2006年 06月 27日
Bombay Rude? Hard to Digest!
By Suketu Mehta
26 June 2006
The Wall Street Journal
NEW YORK -- In a recent survey of global courtesy, Readers Digest found Bombay -- now officially called Mumbai -- to be the rudest city on earth. As a person brought up in Bombay, I might have been offended, if the same survey hadn't proclaimed the politest city in the world to be . . . New York. In the immortal words of Rudy Giuliani, when he was informed of the verdict of etiquette experts in 2001 that his was the nation's politest city, "What were they smoking?"
I checked to see if the survey was another one of the stately Digest's joke sections. But no, it's meant to be taken seriously and confirm the Digest's core mission: in 60 countries, in 21 languages, to reassure Americans about their superiority to the rest of the planet.
What was the Digest's evidence for dissing Bombay? People in the Indian megapolis flunk the survey's three tests of politeness: They don't say "Thank you," don't open doors for others, and don't help strangers pick up dropped papers.
Has anyone told the folks in Pleasantville that most people in India don't say "Thank you" after a transaction? They nod or wag their heads in acknowledgment. Nobody considers it discourteous. And in Bombay, professional doormen are paid to hold open doors in the kind of public buildings the survey was carried out; customers neither open doors for others nor expect others to hold them open for them. As for dropped paper, there's so much litter and so few garbage cans in Bombay that if a person drops a piece of paper in front of you, you would be justified in assuming it's because they want to get rid of it.
In quest of its exquisitely well-mannered New Yorkers, the magazine conducted its research entirely in what it quaintly considers a quintessential New York institution: Starbucks coffee shops. Not bodegas, or delis, or fried chicken outlets, where the results might arguably have been very different. It's not that people who like to pay three bucks for a cup of coffee at Starbucks are more polite -- only differently polite. In the less chi-chi parts of the city I call home now, they might not hold the door open for you, but they're more likely to help you out in finding a job or an apartment. The Digest concluded that the rich are more courteous than the scruffy. "It was prosperous cities that were at the top of our rankings." It is no wonder that, out of the 35 cities surveyed, eight out of nine Asian cities finished in the bottom 11.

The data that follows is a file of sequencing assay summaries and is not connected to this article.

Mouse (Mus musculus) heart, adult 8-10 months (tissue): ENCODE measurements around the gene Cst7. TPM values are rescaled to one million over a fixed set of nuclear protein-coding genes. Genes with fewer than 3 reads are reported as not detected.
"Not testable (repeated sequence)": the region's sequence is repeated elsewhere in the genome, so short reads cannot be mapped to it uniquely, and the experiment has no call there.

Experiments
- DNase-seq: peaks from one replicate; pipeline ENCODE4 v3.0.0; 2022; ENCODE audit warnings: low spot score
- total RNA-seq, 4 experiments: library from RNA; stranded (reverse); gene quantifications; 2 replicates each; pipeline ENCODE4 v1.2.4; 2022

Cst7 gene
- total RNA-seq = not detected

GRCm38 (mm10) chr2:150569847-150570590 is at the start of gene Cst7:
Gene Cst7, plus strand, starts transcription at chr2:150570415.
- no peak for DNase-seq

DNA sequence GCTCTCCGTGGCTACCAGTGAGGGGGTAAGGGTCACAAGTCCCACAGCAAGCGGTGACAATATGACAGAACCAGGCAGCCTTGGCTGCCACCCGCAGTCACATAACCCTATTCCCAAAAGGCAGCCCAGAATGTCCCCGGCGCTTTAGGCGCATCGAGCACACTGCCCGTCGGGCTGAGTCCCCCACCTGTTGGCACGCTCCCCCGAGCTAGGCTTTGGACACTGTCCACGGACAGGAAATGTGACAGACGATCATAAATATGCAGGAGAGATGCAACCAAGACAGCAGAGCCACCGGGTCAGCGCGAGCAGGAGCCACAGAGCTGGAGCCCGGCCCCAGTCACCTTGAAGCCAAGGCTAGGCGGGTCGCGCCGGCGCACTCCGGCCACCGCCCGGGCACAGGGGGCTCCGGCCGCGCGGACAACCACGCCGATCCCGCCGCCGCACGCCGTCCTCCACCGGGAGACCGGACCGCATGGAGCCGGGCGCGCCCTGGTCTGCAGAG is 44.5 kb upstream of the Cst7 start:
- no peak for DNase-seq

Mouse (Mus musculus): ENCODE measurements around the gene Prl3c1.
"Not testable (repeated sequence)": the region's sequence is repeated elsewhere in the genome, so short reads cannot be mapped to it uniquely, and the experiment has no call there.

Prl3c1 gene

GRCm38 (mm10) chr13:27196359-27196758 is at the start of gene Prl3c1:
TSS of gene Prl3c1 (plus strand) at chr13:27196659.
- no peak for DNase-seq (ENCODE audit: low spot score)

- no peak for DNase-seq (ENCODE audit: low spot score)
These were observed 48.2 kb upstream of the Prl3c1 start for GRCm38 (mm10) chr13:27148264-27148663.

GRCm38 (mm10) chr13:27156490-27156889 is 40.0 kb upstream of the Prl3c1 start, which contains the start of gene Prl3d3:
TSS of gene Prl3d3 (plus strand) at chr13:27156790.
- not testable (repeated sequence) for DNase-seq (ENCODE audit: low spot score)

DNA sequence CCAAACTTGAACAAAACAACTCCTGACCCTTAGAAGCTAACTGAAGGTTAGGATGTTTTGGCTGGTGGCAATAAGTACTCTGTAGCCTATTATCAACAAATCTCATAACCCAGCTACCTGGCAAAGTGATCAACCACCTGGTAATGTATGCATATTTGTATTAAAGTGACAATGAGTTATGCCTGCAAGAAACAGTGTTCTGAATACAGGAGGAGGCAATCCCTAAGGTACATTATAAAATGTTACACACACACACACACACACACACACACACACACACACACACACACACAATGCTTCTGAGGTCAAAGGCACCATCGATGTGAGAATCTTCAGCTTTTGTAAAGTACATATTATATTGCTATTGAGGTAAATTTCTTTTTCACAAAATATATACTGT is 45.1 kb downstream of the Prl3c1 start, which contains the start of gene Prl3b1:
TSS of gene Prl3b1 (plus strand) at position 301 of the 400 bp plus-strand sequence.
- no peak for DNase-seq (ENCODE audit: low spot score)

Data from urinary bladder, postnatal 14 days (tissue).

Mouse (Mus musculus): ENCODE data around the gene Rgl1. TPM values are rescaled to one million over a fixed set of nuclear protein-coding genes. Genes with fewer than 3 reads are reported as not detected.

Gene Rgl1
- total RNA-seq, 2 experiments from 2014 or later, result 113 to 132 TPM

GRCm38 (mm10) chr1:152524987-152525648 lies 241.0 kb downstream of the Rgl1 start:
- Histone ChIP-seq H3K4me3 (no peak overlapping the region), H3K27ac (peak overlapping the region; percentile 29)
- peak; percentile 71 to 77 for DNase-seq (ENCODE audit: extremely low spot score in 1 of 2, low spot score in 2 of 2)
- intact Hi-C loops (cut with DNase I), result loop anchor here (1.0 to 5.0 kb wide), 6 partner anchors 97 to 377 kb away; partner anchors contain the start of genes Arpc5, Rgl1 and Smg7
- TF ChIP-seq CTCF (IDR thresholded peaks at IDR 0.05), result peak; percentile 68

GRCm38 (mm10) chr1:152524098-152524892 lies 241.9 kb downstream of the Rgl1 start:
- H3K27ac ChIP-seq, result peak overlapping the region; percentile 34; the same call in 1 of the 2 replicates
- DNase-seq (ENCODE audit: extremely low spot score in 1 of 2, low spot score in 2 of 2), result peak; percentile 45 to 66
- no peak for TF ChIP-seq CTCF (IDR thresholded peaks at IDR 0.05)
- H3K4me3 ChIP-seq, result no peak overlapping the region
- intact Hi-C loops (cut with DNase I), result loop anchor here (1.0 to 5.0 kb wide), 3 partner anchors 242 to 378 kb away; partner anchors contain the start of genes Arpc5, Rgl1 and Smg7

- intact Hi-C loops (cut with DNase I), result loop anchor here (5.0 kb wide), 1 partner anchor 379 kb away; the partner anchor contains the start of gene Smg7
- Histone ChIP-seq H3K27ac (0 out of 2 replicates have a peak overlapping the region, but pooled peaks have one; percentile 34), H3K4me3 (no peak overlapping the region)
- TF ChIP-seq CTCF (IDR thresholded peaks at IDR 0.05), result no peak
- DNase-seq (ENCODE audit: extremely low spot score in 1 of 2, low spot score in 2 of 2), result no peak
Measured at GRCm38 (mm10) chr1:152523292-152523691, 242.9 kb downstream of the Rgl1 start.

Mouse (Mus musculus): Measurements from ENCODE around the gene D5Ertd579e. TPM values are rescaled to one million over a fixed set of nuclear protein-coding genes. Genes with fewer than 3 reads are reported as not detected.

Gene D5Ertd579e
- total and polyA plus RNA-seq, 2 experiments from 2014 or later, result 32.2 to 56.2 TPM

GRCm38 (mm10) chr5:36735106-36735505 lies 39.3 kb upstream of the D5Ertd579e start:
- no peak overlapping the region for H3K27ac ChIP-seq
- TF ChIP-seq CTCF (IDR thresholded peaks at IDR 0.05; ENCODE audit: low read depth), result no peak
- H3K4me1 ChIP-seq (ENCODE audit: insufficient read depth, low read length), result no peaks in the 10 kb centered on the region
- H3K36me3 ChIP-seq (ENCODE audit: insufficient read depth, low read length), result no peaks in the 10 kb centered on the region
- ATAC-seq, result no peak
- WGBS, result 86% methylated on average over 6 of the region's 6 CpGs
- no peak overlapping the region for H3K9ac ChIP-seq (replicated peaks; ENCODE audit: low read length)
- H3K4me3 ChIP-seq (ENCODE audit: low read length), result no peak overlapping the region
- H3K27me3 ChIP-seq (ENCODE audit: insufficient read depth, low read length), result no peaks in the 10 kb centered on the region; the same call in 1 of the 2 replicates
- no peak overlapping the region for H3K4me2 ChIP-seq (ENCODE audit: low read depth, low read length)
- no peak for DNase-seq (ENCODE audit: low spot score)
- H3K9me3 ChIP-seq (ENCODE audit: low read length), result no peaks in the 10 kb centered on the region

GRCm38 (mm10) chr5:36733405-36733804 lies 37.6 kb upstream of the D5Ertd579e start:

I suggest that the Digest conduct a second survey, using my own measures of civic courtesy: If four people are seated on a commuter train bench designed for three, will they accommodate a fifth person? Will people smile brightly at a stranger's little kid in a restaurant, stopping by to say "How sweet!" -- even when the child is being noisy? And if people are eating in a train compartment, will they share their food with you? I bet Bombay would come out tops.
Though most Bombayites would consider the Digest's findings about as painful as a mosquito bite, an article accompanying might cause them to choke on their chapatis. In it, a Bombayite is quoted as saying, "In Mumbai, they'll step over a person who has fallen in the street." I'd like to think that the dear old Digest, which I grew up reading in India, doesn't really believe this grotesque view of the city, for in 1997 they published an excerpt from an article I'd written about the everyday courtesies of the Bombay trains:
"If you are late for work in Mumbai and reach the station just as the train is leaving the platform, don't despair. You can run up to the packed compartments and find many hands unfolding like petals to pull you on board. And while you will probably have to hang on to the door frame with your fingertips, you are still grateful for the empathy of your fellow passengers, already packed tighter than cattle, their shirts drenched with sweat in the badly ventilated compartment. They know that your boss might yell at you or cut your pay if you miss this train. And at the moment of contact, they do not know if the hand reaching for theirs belongs to a Hindu or a Muslim or a Christian or a Brahmin or an Untouchable. Come on board, they say. We'll adjust."
Now that's called opening doors for others.
Mr. Mehta is the author of "Maximum City: Bombay Lost and Found" (Vintage, 2005).